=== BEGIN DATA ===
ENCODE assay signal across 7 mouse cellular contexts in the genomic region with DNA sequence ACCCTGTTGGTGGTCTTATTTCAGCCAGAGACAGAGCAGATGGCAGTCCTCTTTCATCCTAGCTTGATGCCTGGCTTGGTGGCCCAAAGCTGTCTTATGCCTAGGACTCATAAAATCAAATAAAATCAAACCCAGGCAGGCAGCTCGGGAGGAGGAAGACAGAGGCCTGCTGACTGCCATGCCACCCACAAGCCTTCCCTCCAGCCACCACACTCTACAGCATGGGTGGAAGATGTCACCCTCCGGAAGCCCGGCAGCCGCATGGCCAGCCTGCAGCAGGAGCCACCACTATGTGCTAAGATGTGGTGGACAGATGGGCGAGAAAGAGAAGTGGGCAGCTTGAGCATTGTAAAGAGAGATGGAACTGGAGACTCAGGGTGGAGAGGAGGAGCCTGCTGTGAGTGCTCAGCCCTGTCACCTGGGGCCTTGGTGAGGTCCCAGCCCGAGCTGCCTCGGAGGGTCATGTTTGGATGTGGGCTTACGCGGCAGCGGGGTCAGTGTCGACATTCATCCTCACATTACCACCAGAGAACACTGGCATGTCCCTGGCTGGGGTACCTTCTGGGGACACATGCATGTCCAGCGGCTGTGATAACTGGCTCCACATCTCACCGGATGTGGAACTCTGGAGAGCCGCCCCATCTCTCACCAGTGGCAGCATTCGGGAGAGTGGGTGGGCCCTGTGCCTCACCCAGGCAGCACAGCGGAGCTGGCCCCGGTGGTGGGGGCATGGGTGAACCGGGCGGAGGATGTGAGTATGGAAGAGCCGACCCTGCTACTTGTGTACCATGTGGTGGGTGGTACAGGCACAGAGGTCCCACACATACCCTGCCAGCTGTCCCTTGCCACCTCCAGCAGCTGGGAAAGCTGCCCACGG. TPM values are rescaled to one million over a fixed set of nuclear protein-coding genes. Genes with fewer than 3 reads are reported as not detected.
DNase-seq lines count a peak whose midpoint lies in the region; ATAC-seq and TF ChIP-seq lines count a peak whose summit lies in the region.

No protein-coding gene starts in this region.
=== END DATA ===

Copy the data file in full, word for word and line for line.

ENCODE assay signal across 7 mouse cellular contexts in the genomic region with DNA sequence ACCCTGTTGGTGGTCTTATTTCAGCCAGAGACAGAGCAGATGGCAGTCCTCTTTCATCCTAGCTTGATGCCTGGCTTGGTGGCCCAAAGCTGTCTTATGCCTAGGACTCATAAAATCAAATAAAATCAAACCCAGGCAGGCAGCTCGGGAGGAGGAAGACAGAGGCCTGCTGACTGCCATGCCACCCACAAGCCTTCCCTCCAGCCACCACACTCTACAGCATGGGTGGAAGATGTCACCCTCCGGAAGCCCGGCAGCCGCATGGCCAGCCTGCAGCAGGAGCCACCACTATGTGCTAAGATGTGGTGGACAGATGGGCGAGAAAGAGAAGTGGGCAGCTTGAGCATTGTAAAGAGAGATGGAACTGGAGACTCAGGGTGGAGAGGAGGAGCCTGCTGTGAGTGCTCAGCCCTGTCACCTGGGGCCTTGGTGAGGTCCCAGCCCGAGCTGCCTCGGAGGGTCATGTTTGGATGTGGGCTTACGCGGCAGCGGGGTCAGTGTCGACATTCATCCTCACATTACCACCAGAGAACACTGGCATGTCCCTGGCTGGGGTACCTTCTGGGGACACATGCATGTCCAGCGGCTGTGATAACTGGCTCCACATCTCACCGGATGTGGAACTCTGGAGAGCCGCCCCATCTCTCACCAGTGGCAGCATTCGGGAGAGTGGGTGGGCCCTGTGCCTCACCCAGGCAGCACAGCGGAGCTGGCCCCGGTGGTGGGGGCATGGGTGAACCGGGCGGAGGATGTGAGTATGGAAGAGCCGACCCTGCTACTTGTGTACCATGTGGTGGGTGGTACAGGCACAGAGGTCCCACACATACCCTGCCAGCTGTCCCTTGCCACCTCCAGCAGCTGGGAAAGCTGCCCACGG. TPM values are rescaled to one million over a fixed set of nuclear protein-coding genes. Genes with fewer than 3 reads are reported as not detected.
DNase-seq lines count a peak whose midpoint lies in the region; ATAC-seq and TF ChIP-seq lines count a peak whose summit lies in the region.

No protein-coding gene starts in this region.